What is Inverted Nipple Surgery?

Inverted nipple surgery is an outpatient procedure that is used to correct the condition of inverted nipples, which typically is caused by either a lack of ducts or a malformation of ducts inside the nipple that pull it inward. This surgery, normally categorized as plastic surgery, involves releasing the tissue inside the nipple that is retracted, allowing it to heal in an outward position. Inverted nipple surgery is considered a simple procedure, but it is not always a permanent solution.
Patients are offered three options for anesthesia when undergoing inverted nipple surgery: local anesthesia, intravenous sedation coupled with local anesthesia or general anesthesia. Following the administration of anesthesia, the surgeon will place the nipple in a projected state and make a small incision at the bottom of the nipple. The surgeon will then either spread the fibers inside the nipple that are causing the inversion or release them from the nipple itself so they can no longer pull it inward. The spreading of the fibers is done parallel to the milk ducts in order to preserve them.
After the nipples are freely facing outward, the surgeon places three sets of dissolving sutures inside the nipple. The first set goes from top to bottom, the second set goes from side to side, and the third set goes around the entire base of the nipple to provide stability. The procedure usually takes no more than an hour, and patients typically are allowed to go home a few hours later. More complex surgeries might require that the patient stay at the medical facility overnight.
Recovery after inverted nipple surgery is relatively easy, with initial grogginess and soreness at the surgical site being the primary issues. Recovery times are different for every patient, but most are able to return to work one to two days later and resume their normal activities within two weeks. Mild to moderate swelling usually occurs two to three days following the procedure and can be expected to disappear in no longer than three weeks.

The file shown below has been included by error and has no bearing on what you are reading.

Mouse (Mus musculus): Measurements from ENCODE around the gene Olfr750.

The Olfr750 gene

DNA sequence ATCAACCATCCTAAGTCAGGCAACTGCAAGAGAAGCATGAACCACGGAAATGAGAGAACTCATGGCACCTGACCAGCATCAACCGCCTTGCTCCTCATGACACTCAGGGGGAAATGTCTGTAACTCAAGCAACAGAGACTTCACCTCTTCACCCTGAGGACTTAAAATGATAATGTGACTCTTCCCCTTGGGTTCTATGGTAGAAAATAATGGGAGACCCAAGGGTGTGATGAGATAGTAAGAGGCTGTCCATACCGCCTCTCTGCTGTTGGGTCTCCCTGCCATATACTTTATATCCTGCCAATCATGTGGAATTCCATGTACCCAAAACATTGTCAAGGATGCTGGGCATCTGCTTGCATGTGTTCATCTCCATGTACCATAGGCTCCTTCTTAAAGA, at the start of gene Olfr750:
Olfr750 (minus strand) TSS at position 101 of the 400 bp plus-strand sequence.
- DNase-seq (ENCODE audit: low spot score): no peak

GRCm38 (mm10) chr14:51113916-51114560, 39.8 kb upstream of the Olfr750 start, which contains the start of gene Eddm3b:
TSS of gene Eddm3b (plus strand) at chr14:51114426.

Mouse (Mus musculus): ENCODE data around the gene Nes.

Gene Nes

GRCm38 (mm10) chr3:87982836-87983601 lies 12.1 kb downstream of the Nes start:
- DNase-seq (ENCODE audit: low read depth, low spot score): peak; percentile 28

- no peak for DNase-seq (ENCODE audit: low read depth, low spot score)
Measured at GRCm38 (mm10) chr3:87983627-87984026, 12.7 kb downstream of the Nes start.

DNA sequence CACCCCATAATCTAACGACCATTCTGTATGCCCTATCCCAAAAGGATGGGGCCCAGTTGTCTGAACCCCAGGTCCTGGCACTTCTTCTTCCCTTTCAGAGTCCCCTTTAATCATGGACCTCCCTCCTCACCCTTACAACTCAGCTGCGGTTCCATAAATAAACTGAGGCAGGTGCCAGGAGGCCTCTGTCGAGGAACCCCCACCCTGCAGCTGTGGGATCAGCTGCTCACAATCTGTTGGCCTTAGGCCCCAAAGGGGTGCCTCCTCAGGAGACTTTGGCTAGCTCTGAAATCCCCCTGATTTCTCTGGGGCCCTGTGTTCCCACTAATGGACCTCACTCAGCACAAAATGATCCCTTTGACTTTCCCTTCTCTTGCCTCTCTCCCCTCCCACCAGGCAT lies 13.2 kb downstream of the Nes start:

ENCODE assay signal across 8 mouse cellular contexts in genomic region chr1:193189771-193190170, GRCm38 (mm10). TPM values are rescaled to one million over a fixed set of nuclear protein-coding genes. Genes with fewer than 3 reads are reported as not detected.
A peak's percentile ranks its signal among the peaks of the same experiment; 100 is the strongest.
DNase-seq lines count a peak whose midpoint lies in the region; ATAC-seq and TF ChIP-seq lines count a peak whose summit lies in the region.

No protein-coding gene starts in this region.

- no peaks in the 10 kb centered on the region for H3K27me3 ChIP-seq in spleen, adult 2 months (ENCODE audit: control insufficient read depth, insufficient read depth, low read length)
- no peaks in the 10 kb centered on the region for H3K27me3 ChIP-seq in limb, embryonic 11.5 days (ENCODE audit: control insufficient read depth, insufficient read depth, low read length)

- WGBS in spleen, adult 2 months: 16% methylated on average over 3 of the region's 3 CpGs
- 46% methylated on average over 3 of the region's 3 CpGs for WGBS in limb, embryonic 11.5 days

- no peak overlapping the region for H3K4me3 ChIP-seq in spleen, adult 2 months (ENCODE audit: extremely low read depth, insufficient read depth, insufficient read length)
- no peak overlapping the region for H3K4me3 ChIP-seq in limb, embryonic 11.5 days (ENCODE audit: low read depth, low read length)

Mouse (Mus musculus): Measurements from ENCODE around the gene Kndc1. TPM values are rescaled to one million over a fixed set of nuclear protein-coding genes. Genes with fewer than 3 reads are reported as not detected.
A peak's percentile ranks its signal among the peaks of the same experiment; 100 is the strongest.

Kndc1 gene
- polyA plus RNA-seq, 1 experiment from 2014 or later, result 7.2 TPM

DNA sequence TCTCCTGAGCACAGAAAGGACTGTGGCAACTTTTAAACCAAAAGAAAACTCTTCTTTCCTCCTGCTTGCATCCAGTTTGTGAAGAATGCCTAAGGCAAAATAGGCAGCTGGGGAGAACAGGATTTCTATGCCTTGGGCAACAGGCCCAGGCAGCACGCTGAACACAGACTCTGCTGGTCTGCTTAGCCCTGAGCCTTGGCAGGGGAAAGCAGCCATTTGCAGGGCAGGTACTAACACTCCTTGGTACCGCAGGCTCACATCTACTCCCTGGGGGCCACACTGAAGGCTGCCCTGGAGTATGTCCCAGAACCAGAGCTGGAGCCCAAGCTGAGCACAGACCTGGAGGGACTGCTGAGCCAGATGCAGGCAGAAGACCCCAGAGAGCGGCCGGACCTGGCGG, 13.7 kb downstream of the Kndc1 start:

Other than cosmetic purposes, inverted nipple surgery is commonly undergone by women in the hopes of being able to breastfeed successfully. Most surgeons take great care to not harm the milk ducts during inverted nipple surgery, but damage to them is a risk. There also is a chance that, after time, the nipples will return to their inverted state. For these reasons, there is no guarantee that a woman undergoing inverted nipple surgery will be able to breastfeed successfully.
Mild inversion of the nipples sometimes can be treated with an at-home suction device that slowly draws out the nipple. Despite this, most people with this condition will need to undergo inverted nipple surgery in one or both nipples if they wish to correct it. This is a relatively simple procedure with a rapid recovery time and, more often than not, excellent results.

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